Yam (Dioscorea spp.) is a horticulture crop with expressive world consumption, especially in developing countries. Dioscorea alata L. is probably the cultivated species with the largest world distribution and one of the oldest cultivated yam species (Lebot, 2009). D. alata is the most popular species for cultivation in Brazil, with varieties commonly known as: 'Mimoso', 'Florida' and 'Caipira'. In southern areas of the State of São Paulo (SP), Brazil, traditional farmers practice family farming using the slash and burn system and grow different D. alata landraces, used mostly for their own consumption (Bressan et al., 2005). Some households also grow landraces for local markets, following the same model of subsistence farming, which is characterized by low-energy and intense family labor.

Morphological characterization of D. alata accessions has been based on the list of descriptors recommended by IPGRI/IITA, in Nigeria (IPGRI/IITA, 1997), such as the studies of Cruz et al. (1999), Hasan et al. (2008), Mahalakshmi et al. (2007) and Rhodes and Martin (1972). The isozymatic genetic characterization in D. alata was performed by Lebot et al. (1998) and Twyford (1990). This species was also studied with molecular markers such as RAPD, for the evaluation of resistance to anthracnose (Mignouna et al., 2002a) and genetic diversity studies (Asemota et al., 1996; Cheng and Liu, 1996; Zannou et al., 2009); AFLP, for the study of intraspecific genetic diversity (Egesi et al., 2006; Malapa et al., 2005) and development of a genetic map and analysis of QTL aimed at resistance to anthracnose (Mignouna et al., 2002b). Recently, Arnau et al. (2009) used six microsatellite primers to study the segregation patterns from four different progenies of D. alata.

This study assessed the genetic diversity, through isozyme markers and morphological traits, of commercial varieties and landraces of D. alata from the Vale do Ribeira, verifying how this diversity is distributed at different levels of organization: within households, between households within communities and between communities of the Vale do Ribeira, in the State São Paulo.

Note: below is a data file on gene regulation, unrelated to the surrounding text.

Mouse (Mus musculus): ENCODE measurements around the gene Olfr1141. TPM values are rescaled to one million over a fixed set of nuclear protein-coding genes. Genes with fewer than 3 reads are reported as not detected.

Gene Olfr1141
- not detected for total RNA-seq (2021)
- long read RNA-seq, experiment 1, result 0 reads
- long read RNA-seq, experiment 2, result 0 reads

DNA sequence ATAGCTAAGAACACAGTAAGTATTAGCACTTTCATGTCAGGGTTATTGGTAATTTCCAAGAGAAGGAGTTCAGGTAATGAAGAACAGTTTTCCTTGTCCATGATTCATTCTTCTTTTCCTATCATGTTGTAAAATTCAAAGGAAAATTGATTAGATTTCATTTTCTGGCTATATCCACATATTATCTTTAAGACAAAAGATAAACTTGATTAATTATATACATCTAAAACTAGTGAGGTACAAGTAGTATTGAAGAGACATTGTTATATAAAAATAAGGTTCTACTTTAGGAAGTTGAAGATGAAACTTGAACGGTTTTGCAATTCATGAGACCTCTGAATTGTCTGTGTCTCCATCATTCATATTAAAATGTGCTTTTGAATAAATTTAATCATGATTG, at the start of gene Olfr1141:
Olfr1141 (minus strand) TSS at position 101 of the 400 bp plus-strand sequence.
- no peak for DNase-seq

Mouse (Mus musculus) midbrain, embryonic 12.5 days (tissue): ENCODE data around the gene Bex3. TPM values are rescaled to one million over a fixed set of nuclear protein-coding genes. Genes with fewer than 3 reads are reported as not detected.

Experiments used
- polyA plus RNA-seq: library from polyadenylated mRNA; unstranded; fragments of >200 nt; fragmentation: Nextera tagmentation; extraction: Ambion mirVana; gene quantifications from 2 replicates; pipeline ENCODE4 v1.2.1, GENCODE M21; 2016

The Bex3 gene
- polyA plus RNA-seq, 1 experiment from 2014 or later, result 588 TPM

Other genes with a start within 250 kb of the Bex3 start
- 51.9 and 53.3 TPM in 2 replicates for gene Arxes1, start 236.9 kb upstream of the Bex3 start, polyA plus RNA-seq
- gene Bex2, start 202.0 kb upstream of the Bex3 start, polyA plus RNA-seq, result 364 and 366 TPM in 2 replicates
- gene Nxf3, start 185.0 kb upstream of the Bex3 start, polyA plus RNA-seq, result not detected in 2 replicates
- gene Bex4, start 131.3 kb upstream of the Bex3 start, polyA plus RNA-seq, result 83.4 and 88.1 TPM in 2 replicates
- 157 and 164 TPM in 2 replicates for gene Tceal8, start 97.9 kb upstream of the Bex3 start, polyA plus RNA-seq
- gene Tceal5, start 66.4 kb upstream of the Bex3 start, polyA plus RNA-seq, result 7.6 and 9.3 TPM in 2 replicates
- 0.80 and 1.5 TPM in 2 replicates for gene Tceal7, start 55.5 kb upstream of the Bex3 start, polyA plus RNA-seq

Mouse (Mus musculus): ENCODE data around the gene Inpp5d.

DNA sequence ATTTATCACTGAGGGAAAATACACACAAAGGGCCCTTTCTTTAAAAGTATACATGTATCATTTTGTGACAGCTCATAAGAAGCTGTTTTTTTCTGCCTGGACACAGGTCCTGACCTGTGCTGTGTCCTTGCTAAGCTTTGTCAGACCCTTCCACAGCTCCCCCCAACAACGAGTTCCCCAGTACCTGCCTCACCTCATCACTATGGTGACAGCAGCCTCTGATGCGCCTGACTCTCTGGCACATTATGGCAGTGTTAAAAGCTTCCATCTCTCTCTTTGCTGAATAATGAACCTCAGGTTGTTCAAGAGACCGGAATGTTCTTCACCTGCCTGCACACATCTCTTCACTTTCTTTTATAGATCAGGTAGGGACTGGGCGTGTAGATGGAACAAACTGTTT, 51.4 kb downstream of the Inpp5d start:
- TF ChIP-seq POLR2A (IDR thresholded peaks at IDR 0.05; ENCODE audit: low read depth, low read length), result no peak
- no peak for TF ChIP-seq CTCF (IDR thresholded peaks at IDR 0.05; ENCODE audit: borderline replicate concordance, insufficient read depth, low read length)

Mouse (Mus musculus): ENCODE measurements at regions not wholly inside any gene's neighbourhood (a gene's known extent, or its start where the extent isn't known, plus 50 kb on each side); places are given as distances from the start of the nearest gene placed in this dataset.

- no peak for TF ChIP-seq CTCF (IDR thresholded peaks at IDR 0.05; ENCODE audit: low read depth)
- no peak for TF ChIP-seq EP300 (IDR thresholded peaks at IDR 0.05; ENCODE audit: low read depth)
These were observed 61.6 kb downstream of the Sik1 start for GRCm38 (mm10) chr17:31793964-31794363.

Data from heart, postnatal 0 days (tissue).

Material and Methods

We evaluated 16 D. alata landraces obtained from the communities that practice traditional farming in the Vale do Ribeira, SP, such as Aroeira, Porto Cubatão, Rio Branco, Mandira, Porto do Meio and Santa Maria in Cananéia (25º00'S; 47º55'W); Sapatu in Eldorado Paulista (24º36'S; 48º22'W); and Icapara, Momuna, Peropava and Arataca in Iguape (24º42'S;47º33'W) (Table 1; Figure 1). In addition, we used two accessions from the germplasm collection of the Agronomic Institute (IAC), Campinas, SP, Brazil, (22º53' S; 47º04' W), and one from Embrapa Cassava and Tropical Fruits, Cruz das Almas, state of Bahia, Brazil, (12º40' S; 39º06' W). To compare with the diversity managed by traditional farmers in the Vale do Ribeira, 16 commercial varieties were also acquired in markets located in Iguape , Santa Rosa de Viterbo (21º28' S; 47º21' W), Piracicaba (22º42' S; 47º38' W) and Matão (21º36' S; 48º22' W), and at a farm in Araras (22º21' S; 47º23' W). From each farm visited in the Vale do Ribeira, a landrace represented by a tuber was collected, except for the households 15, 17 and 21 in the communities of Aroeira, Rio Branco and Sapatu, respectively, which had more than one landrace identified as different varieties by the farmers. The average number of landraces per farm, therefore, was 1.2. These materials were planted in pots in a greenhouse in a first stage, and after two months, the seedlings were transplanted to an experimental field, in ridges, in Piracicaba, SP. The experiment was installed in a soil classified as Typic Haplustox, in a climate classified by the International Köeppen as Cwa. The spacing between rows and between plants was 1.50 m and bamboo stakes were used.

Morphological evaluations were carried out on individual plants of each variety in the experimental field. The morphological descriptors used in this study were recommended by the International Plant Genetic Resources Institute (IPGRI) and International Institute of Tropical Agriculture (IITA) in Ibadan, Nigeria (IPGRI/IITA, 1997). We have evaluated 24 traits, nine related to leaf characters, six to stem, seven related to the tubers and one related to flowering. These observations were based on phenotypic average of ten measurements for the quantitative descriptors for leaves, stems and tubers in each individual plant. We assessed a total of nine quantitative descriptors and 15 qualitative traits, which were transformed into different classes, attributing codes to each class (Table 2). The morphological evaluations were performed in two stages: the first assessment was carried out six months after transplanting the accessions on the field, as there was sufficient availability of tissues (young leaves, adult leaves and stems), and the second during harvest when the tubers were already formed.